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Ok so here is the situation you are on a disc rotating with the same angular velocity at the center so you are in a rotating frame of reference. A block is placed.

Case 1:

The disc is frictionless. Here you would see ONLY the Coriolis force act.

Case 2:

The disc has friction and ONLY the centrifugal force acts.

So my question is when do we include centrifugal force and when do we include Coriolis force and when do both act together?

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It seems like you are under the impression that centrifugal and Coriolis forces on an object need to come from somewhere, such as from friction with the ground. They don’t. In a rotating frame of reference, they are both always there, like gravity. One or the other may be zero in special cases—if the object is on the axis of rotation, centrifugal force vanishes and if the velocity of the object is zero or parallel to the axis of rotation the Coriolis force vanishes. But conceptually they are both always present.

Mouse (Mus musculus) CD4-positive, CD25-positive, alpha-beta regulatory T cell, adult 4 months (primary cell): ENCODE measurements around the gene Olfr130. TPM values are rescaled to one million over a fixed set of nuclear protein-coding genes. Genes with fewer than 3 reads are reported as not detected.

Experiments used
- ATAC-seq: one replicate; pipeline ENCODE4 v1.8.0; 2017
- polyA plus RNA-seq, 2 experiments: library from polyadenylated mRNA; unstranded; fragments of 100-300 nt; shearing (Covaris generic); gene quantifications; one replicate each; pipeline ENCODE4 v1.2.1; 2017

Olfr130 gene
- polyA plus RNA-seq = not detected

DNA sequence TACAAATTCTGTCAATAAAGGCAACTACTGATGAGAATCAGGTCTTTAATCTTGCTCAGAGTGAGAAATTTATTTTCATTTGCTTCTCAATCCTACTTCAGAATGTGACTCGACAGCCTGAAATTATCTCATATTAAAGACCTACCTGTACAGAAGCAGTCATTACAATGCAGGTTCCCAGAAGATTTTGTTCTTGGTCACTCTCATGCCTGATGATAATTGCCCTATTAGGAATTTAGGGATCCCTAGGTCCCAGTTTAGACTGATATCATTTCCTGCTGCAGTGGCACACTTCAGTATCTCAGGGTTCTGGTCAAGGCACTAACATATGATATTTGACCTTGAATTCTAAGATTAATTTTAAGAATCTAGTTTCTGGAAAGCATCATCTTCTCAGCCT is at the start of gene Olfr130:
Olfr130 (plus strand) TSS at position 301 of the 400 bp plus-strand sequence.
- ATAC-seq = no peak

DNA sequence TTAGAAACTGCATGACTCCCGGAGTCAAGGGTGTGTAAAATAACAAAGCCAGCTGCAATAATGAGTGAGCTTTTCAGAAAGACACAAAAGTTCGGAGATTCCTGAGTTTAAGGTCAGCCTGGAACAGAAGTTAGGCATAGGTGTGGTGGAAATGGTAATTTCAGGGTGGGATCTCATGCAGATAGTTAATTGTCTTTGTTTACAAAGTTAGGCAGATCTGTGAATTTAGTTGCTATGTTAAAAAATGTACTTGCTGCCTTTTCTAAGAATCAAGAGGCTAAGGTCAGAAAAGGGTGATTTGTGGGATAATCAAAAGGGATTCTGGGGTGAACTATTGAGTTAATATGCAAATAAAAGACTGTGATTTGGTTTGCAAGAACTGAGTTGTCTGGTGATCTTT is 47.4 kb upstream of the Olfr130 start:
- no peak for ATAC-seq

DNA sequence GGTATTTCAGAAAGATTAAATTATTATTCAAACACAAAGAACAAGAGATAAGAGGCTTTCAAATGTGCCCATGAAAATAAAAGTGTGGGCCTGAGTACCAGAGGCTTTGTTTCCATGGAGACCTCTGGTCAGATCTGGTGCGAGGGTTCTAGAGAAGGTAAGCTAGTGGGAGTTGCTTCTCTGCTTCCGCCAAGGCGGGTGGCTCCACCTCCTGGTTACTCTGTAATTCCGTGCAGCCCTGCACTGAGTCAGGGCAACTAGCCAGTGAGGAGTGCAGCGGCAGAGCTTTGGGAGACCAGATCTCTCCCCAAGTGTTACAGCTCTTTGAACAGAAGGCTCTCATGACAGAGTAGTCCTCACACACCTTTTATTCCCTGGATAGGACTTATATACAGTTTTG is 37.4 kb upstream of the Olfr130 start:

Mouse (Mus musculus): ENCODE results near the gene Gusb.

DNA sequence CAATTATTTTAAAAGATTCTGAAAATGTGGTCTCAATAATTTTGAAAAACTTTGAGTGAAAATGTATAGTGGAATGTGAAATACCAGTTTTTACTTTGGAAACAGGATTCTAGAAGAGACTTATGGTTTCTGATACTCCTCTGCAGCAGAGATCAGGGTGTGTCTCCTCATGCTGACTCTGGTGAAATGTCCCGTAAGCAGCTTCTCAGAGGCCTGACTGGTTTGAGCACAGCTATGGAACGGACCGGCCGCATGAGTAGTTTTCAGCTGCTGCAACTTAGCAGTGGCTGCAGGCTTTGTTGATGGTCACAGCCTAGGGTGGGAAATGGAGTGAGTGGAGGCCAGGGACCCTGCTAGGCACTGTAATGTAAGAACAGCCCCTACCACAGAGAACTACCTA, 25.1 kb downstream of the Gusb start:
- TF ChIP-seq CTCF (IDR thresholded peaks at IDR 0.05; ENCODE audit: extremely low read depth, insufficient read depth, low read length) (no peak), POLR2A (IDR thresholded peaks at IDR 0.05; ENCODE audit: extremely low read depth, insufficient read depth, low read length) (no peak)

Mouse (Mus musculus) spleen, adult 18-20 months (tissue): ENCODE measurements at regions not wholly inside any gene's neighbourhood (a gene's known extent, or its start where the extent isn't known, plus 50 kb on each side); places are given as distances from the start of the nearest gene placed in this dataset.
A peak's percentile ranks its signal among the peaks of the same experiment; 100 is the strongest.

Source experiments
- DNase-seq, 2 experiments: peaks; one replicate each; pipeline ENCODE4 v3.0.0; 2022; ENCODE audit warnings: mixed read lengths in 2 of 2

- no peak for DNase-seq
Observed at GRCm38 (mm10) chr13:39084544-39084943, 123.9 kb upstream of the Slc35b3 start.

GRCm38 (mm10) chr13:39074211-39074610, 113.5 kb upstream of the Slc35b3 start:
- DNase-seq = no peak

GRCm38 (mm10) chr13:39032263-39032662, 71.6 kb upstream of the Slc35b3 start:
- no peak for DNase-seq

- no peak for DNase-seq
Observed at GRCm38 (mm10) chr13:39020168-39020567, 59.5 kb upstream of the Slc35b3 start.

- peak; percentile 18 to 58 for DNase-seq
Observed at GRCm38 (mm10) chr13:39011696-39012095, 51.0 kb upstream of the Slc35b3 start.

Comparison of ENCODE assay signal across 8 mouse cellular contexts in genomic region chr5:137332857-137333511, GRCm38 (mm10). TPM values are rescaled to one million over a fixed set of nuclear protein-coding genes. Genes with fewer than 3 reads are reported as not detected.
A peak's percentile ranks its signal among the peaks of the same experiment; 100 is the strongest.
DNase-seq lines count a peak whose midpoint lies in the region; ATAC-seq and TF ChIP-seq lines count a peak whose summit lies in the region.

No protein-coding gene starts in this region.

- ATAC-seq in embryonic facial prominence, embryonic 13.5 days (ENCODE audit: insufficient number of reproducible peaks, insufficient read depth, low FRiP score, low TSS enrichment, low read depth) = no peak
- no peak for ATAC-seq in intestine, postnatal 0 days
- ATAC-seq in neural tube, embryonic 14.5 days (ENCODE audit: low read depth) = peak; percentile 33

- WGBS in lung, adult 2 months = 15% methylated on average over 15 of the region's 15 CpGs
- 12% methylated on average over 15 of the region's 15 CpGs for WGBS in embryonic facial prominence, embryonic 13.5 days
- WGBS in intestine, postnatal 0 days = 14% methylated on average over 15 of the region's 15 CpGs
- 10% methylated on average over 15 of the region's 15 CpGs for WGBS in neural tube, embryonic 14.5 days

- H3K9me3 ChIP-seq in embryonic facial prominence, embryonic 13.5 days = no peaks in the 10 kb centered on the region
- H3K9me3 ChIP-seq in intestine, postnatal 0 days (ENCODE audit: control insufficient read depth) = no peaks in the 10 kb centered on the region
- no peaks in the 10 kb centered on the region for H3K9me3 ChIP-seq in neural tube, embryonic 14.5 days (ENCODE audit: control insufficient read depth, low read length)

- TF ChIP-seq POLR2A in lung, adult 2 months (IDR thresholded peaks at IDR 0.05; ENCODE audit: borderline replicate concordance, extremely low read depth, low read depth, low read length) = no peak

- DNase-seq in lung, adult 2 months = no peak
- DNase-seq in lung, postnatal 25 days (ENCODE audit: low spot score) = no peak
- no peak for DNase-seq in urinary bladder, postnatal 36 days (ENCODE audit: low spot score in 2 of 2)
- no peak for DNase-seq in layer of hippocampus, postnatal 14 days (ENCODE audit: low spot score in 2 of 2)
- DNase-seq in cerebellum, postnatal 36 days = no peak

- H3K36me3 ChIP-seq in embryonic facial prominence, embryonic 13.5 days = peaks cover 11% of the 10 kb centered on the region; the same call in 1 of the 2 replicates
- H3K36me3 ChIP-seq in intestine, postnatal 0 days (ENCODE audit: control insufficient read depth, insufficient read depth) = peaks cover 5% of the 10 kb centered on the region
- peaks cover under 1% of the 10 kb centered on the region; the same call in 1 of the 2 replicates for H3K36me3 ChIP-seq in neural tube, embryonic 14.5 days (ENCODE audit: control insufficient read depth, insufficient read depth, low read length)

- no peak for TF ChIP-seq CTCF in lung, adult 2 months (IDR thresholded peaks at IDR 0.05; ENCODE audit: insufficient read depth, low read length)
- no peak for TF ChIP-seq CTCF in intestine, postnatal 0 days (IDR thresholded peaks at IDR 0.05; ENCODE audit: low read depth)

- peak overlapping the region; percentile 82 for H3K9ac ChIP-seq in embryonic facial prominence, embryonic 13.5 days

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If you are writing equations of motion relative to a rotating frame of reference then you always need to include three terms which are called fictitious forces - centrifugal force, Coriolis force and Euler force.

In your examples the Euler force will be zero if the angular velocity of the rotating frame of reference is constant - but it is still conceptually present.

In your second example the Coriolis force will also be zero if the block is stationary relative to the rotating frame of reference. But once again it is still conceptually present.

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